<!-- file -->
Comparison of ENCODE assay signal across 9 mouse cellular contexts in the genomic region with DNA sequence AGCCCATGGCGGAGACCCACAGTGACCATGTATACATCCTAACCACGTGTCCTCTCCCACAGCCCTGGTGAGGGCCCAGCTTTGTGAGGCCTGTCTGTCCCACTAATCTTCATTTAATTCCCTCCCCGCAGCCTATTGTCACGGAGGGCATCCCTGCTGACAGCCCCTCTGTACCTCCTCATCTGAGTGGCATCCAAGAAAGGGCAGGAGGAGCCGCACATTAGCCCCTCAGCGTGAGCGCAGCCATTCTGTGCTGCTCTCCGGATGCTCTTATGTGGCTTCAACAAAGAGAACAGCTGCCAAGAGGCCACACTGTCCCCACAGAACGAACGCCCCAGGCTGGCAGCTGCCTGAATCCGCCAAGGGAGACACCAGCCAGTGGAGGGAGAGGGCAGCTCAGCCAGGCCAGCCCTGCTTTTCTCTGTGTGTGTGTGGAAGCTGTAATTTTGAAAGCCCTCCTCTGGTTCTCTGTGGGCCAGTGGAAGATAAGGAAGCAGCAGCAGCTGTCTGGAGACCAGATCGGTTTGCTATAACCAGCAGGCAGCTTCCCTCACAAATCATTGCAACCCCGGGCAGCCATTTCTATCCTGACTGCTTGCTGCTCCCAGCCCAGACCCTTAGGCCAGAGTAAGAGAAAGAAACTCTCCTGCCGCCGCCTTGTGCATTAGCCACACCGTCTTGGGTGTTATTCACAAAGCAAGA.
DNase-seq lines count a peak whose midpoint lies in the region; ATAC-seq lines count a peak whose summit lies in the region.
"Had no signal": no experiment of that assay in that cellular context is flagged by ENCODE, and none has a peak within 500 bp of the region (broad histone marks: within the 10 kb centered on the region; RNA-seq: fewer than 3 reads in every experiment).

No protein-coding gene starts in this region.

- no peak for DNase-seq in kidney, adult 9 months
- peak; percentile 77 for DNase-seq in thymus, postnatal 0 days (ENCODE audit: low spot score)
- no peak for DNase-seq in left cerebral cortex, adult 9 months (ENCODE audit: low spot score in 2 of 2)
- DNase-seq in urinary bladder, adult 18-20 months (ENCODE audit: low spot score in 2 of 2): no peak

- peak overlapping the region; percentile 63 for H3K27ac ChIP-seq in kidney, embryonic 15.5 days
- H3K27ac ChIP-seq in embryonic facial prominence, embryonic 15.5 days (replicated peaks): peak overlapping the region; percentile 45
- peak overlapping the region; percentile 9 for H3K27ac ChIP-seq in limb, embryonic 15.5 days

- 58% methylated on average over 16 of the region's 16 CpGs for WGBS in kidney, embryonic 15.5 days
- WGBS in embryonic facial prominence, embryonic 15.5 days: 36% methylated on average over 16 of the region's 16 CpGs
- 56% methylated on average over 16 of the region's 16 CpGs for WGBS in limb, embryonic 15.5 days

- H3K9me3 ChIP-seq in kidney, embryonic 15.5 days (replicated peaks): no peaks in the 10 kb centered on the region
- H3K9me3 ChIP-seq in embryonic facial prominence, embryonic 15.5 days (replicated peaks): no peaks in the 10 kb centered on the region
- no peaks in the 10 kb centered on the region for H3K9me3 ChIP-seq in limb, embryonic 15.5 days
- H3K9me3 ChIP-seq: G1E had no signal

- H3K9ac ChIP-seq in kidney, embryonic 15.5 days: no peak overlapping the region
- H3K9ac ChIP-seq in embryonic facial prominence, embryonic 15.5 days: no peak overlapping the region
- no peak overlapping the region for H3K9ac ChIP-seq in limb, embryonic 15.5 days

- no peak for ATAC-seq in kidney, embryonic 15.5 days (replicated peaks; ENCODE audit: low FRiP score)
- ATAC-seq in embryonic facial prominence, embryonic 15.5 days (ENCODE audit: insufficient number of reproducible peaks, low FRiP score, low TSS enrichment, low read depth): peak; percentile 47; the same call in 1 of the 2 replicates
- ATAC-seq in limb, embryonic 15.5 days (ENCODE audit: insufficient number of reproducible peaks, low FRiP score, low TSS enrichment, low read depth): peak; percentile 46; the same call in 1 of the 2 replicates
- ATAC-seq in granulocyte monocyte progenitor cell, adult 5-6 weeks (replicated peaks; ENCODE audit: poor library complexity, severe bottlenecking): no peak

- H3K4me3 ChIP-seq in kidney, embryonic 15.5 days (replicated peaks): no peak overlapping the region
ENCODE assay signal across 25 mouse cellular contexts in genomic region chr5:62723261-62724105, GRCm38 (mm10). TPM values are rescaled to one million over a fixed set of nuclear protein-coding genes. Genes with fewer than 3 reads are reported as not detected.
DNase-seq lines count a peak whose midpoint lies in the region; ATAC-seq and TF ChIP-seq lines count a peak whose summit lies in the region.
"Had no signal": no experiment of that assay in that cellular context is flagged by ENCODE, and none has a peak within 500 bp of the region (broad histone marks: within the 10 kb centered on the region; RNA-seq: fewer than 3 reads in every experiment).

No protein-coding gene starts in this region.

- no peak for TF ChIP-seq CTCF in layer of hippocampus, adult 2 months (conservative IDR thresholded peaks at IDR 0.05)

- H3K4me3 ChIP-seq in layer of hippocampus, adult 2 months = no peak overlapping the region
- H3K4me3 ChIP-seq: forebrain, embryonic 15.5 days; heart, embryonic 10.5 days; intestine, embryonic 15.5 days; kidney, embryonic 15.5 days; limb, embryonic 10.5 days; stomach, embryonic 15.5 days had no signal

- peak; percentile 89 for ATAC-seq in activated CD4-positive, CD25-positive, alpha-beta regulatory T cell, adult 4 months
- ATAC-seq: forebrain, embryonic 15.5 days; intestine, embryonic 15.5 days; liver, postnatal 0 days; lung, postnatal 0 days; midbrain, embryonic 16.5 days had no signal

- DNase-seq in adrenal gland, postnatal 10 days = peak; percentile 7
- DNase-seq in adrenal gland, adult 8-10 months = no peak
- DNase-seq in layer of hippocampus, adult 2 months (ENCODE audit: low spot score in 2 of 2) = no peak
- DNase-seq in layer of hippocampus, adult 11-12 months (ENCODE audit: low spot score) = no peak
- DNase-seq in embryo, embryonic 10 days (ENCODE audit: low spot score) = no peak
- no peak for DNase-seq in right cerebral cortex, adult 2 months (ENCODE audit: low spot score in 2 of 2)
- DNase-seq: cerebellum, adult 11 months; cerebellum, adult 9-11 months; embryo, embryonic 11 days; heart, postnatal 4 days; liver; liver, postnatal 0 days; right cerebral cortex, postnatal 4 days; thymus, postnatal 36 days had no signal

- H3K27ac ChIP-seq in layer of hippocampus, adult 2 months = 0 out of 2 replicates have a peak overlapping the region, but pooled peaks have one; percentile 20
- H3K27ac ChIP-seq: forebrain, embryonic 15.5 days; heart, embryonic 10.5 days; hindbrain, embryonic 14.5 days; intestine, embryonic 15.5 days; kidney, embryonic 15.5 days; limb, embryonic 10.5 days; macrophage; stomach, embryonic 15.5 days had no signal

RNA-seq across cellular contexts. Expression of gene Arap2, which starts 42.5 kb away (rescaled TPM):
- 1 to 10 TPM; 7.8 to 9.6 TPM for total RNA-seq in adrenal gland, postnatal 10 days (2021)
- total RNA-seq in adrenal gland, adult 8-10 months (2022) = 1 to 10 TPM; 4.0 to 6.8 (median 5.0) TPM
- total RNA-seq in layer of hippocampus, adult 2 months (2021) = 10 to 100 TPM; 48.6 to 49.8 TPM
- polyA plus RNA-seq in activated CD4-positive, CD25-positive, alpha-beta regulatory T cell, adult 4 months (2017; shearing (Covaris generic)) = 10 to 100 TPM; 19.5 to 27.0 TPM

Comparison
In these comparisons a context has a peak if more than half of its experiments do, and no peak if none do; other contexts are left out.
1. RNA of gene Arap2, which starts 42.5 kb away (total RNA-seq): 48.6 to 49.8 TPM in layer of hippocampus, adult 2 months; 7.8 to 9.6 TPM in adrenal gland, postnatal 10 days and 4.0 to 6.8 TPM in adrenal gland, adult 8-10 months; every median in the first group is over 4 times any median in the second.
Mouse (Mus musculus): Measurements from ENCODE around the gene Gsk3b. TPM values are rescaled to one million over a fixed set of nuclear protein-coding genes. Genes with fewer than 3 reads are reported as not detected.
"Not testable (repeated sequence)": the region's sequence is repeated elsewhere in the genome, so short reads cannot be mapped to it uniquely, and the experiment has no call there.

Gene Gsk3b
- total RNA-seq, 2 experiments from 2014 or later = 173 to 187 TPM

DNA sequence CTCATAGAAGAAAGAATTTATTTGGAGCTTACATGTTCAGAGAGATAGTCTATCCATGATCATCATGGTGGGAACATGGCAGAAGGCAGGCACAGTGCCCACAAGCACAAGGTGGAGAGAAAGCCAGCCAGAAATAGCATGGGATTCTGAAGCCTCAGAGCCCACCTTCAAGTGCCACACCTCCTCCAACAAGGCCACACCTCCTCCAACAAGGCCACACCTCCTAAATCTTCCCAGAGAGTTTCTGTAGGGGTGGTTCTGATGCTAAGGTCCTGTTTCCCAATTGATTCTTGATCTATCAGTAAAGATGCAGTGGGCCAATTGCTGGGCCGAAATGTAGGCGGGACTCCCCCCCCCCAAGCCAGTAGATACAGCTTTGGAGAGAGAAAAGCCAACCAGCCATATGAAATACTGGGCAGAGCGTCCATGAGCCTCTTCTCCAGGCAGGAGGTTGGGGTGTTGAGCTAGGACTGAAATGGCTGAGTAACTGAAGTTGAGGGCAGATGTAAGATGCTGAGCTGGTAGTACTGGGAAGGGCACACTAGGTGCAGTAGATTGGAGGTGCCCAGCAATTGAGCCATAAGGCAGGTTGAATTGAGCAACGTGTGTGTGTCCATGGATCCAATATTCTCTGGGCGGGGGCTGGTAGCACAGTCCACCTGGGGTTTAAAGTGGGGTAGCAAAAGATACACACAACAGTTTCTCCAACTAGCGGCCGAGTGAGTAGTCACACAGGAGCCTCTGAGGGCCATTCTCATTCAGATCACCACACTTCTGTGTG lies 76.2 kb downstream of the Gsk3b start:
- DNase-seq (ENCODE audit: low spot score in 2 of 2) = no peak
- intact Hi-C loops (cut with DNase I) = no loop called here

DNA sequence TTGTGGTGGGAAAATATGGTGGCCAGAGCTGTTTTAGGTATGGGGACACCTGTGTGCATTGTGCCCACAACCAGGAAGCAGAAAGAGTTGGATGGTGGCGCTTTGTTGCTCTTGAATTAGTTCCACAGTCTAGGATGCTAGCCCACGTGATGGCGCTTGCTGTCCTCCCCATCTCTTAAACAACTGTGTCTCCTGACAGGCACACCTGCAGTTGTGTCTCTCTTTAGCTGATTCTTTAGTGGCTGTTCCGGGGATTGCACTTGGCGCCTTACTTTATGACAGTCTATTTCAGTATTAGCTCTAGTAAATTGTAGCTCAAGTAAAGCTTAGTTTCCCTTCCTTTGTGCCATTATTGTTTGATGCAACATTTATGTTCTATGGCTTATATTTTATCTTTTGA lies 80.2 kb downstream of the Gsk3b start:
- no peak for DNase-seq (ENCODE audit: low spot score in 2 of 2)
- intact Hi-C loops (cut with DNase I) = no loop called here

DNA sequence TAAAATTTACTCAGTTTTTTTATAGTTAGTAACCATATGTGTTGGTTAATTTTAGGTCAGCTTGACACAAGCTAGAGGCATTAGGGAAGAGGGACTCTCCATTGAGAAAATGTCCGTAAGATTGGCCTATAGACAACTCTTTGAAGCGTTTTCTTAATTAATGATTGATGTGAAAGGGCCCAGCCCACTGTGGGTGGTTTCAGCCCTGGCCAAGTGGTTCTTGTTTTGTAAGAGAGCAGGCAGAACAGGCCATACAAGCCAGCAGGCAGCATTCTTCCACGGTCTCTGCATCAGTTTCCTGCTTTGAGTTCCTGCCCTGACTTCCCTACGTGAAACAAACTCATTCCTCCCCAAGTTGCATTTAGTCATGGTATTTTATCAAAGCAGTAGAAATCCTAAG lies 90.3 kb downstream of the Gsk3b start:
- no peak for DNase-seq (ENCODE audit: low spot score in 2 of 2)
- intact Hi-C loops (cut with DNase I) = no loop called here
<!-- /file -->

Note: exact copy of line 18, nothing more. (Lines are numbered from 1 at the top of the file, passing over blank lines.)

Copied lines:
- H3K9me3 ChIP-seq: G1E had no signal